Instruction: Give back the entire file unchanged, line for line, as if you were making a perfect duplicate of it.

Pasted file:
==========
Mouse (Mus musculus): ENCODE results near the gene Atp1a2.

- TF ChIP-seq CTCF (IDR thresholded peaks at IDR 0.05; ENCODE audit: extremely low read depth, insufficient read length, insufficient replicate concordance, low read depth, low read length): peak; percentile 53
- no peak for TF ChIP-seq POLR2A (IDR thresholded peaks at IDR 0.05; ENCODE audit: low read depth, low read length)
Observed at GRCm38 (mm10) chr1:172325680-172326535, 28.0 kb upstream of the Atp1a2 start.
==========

Mouse (Mus musculus): ENCODE results near the gene Atp1a2.

- TF ChIP-seq CTCF (IDR thresholded peaks at IDR 0.05; ENCODE audit: extremely low read depth, insufficient read length, insufficient replicate concordance, low read depth, low read length): peak; percentile 53
- no peak for TF ChIP-seq POLR2A (IDR thresholded peaks at IDR 0.05; ENCODE audit: low read depth, low read length)
Observed at GRCm38 (mm10) chr1:172325680-172326535, 28.0 kb upstream of the Atp1a2 start.